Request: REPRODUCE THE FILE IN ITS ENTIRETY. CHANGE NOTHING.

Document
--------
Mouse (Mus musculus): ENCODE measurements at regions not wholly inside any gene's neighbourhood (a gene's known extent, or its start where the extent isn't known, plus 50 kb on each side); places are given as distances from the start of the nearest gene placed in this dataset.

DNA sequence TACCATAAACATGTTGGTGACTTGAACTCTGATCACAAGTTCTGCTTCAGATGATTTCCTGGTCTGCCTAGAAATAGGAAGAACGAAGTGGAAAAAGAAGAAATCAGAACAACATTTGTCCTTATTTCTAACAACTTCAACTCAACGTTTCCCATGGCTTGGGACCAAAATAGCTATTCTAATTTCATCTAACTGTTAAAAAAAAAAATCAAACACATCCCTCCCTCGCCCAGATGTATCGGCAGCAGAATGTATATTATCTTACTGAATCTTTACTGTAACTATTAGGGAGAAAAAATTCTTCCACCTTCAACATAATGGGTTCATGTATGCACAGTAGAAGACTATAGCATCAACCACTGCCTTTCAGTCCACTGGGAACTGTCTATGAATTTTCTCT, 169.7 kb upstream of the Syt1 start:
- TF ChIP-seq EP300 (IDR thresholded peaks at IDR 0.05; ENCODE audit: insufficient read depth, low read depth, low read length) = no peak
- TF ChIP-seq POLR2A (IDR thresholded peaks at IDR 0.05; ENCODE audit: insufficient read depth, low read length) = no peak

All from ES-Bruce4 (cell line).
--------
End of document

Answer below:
Mouse (Mus musculus): ENCODE measurements at regions not wholly inside any gene's neighbourhood (a gene's known extent, or its start where the extent isn't known, plus 50 kb on each side); places are given as distances from the start of the nearest gene placed in this dataset.

DNA sequence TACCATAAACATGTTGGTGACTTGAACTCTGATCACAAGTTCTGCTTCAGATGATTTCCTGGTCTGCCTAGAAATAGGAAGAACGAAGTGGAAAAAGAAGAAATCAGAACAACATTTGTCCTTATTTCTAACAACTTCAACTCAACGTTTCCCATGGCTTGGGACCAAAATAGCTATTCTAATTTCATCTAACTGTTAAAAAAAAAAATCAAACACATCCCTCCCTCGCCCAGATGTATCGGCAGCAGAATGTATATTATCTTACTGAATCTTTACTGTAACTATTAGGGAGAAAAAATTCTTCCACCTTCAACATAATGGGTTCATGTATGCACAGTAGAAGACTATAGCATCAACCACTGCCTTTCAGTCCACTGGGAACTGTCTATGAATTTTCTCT, 169.7 kb upstream of the Syt1 start:
- TF ChIP-seq EP300 (IDR thresholded peaks at IDR 0.05; ENCODE audit: insufficient read depth, low read depth, low read length) = no peak
- TF ChIP-seq POLR2A (IDR thresholded peaks at IDR 0.05; ENCODE audit: insufficient read depth, low read length) = no peak

All from ES-Bruce4 (cell line).